Watch Live as NASA Creates Colorful Fake Clouds in the Night Sky

If you are on the East Coast of the US stay tuned as NASA plans its seventh attempt at a rocket launch that will create colorful vapor clouds. The US space agency will send a rocket up to create artificial, colorful clouds as a method to study auroras and the ionosphere. The most recent attempt was dumped last minute probably due to cloudy weather. The next launch attempt hasn't been set yet, but won't happen before June 15, but keep an eye on local news for more details. Stargazers from New York to North Carolina should be able to see some red and blue clouds from their backyards when the launch is finally underway.

[Image Source: NASA]

NASA released a statement describing the launch schedule, “Canisters will deploy between 4 and 5.5 minutes after launch releasing blue-green and red vapor to form artificial clouds. These clouds, or vapor tracers, allow scientists on the ground to visually track particle motions in space.”

Clear skies are essential

NASA will view the blue-green and red artificial clouds that will be produced as part of the tests from its ground stations at Wallops and Duck, N.C. The number of failed attempts is due to the tests needing clear skies at one of these testing grounds. Clouds obscured the viewing area at both viewing sites for the June 12 launch attempt. Canisters containing the ‘clouds’ will deploy between 4 and 5.5 minutes after launch releasing the blue-green and red vapor. These clouds, or vapor tracers, allow scientists on the ground to visually track particle motions in space as part of research into auroras and the ionosphere. The NASA Visitor Center at Wallops will open at 8 p.m. on launch day for visitors to view the flight.

Forecast looked promising

AccuWeather Meteorologist Faith Eherts hoped for the best for yesterday's failed launch stating, “The area of high pressure responsible for the heat wave in the eastern U.S. will also promote clear skies through next week, which will bode well for the NASA launch.”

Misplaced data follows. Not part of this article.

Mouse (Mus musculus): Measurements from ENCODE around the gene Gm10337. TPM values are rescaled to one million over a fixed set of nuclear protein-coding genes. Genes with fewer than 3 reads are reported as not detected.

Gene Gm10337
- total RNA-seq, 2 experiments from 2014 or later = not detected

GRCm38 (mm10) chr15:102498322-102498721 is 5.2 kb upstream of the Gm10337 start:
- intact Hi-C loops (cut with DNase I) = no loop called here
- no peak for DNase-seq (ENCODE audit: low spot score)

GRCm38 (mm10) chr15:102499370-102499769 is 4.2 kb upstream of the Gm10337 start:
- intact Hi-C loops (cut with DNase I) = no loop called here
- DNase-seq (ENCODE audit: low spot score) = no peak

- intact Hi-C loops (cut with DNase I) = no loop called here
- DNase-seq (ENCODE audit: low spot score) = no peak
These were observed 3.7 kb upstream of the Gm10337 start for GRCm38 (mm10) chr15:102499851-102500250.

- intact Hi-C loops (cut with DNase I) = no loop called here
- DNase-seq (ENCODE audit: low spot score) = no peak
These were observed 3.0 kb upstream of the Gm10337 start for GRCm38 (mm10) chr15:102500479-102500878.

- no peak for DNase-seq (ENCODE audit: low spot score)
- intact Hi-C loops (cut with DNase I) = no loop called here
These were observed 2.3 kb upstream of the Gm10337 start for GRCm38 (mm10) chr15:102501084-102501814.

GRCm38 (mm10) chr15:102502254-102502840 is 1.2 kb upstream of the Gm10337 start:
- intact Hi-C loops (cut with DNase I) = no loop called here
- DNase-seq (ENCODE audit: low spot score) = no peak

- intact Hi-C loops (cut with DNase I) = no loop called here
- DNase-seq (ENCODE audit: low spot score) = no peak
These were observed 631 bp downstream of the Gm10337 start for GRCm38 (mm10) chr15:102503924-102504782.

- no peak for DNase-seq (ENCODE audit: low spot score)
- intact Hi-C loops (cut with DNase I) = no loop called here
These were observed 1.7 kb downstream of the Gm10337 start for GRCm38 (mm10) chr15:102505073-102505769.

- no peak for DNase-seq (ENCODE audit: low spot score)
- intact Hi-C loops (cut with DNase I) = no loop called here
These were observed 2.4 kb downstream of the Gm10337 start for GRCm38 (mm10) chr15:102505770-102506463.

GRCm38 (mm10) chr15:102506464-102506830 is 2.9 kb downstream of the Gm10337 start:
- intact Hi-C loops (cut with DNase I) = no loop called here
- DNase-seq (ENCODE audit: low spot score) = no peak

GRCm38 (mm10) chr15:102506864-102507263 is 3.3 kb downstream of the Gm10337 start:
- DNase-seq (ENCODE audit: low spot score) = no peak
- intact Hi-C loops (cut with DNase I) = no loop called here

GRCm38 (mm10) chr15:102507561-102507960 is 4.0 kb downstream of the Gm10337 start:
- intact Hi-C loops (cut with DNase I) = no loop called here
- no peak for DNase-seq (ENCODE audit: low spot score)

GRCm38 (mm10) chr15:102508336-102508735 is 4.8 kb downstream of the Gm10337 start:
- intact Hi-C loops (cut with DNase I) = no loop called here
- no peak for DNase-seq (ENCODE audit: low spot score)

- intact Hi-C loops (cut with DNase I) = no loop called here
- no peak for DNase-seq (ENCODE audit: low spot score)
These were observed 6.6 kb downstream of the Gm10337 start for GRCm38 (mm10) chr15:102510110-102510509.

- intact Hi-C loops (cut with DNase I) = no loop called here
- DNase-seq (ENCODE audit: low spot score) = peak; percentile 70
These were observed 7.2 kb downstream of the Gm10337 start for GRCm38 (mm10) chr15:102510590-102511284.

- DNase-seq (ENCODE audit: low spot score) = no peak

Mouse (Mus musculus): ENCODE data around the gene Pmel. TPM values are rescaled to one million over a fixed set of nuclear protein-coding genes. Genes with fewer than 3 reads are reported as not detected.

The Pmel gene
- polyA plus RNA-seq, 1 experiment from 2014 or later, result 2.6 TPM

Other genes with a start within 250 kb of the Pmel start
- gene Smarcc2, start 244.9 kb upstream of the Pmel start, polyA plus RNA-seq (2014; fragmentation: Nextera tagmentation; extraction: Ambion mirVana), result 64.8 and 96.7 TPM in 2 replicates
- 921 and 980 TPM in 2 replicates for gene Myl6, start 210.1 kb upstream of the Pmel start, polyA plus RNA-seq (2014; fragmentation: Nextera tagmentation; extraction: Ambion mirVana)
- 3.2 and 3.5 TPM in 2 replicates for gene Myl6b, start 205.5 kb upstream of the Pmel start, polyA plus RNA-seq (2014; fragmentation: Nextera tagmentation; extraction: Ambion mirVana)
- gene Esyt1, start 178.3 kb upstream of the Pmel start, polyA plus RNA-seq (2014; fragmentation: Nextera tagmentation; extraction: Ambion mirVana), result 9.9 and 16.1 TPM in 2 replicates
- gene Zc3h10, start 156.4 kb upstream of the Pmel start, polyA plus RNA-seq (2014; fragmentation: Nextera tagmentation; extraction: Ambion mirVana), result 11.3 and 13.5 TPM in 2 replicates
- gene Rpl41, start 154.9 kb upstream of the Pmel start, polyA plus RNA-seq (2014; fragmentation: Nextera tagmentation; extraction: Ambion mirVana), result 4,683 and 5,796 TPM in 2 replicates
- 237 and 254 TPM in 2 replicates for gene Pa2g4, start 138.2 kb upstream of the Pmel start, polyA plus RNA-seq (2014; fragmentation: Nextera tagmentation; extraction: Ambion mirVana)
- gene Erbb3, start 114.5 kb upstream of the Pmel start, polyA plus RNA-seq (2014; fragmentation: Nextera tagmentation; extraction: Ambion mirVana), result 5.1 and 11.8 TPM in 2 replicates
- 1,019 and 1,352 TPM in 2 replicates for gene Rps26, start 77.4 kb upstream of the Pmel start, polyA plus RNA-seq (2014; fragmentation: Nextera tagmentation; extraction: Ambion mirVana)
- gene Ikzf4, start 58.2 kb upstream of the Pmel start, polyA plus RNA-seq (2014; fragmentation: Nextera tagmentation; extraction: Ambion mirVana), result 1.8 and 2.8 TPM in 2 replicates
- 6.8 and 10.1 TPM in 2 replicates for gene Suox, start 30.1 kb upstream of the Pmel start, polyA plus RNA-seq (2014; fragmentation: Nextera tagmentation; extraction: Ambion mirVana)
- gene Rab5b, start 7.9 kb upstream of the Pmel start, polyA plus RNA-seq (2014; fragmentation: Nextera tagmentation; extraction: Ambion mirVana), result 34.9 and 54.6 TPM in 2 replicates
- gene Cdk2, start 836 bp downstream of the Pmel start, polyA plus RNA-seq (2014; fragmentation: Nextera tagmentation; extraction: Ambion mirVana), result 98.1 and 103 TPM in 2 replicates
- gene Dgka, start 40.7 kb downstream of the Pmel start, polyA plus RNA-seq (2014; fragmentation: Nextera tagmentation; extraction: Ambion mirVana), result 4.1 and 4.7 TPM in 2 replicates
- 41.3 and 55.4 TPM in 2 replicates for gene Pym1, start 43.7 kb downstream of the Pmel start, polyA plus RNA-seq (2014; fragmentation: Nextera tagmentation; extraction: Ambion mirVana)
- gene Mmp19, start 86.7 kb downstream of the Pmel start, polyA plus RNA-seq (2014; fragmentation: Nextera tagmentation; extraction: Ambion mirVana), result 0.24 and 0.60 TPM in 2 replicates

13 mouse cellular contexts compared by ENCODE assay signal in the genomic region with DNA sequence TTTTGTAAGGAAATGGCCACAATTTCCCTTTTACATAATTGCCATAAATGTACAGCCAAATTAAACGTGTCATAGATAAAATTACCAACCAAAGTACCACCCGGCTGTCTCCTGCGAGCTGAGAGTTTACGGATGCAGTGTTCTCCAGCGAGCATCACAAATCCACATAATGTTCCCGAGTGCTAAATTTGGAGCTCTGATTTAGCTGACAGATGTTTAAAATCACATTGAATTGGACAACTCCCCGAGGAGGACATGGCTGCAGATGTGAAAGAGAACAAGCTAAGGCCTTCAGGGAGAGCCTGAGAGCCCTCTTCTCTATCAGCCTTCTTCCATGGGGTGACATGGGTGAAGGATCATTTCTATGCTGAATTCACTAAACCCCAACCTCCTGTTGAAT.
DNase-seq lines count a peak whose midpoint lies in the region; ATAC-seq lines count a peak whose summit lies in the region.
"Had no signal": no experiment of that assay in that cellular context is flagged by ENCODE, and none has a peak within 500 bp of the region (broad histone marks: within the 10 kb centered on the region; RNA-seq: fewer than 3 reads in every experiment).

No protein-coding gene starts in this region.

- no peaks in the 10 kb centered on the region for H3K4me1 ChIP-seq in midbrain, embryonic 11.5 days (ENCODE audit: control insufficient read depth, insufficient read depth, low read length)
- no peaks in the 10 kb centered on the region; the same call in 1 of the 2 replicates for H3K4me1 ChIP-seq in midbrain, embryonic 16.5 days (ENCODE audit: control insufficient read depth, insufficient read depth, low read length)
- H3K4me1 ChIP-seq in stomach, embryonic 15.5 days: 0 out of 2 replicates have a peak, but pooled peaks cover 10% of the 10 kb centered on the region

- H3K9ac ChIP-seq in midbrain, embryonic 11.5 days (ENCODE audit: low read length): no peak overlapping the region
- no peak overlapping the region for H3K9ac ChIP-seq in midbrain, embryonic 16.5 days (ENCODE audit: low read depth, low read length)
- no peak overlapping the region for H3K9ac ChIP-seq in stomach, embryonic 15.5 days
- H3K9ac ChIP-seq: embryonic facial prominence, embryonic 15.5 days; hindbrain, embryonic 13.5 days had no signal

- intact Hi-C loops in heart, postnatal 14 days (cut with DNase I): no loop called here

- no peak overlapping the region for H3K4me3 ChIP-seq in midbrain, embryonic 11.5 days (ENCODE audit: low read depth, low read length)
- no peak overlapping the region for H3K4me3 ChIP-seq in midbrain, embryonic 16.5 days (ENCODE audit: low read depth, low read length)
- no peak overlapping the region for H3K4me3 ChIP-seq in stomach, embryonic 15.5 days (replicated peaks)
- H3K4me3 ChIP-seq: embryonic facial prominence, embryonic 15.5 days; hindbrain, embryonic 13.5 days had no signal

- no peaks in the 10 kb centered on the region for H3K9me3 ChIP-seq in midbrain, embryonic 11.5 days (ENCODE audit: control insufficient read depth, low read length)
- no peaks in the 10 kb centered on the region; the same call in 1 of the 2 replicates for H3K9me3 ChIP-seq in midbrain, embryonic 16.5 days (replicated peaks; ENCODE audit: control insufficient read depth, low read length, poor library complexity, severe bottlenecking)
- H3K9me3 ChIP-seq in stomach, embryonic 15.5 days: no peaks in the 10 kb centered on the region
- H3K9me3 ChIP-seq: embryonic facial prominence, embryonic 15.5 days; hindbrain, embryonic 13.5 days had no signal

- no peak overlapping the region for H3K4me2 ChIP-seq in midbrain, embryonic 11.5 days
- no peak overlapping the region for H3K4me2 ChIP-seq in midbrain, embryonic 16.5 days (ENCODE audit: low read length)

Once the date has been set you can follow all the action on the live stream here. Streaming should begin at around 8:30 EDT.

Holes in the magnetic field

The launching of the clouds will generate data for the "Grand Challenge" initiative. This global initiative is working to better understand two gaping holes in Earth's protective magnetic shield, called cusps. According to Astronomy Now the two holes could be leaking as much as 100 tons of air per day. While the earth is not at risk of running out of air. It is critical for scientists to understand how this phenomenon works. One way of grasping what is happening is to make it visible, which is where the colored clouds come into the story.

Launching the colorful vapors such as barium (green), cupric-oxide (blue-green), and strontium (red) into the Earth's ionosphere will show how the clouds move through the region. The ionosphere is where charged air particles and the solar wind interact. The collected data could help scientists verify and update computer models of the fringes of Earth's atmosphere.

Editor's Note: The post has been updated after the cancellation of the most recent launch attempt.

Sources: NASA, AstronomyNow

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Watch the video: NASA lights up the sky with artificial clouds (October 2021).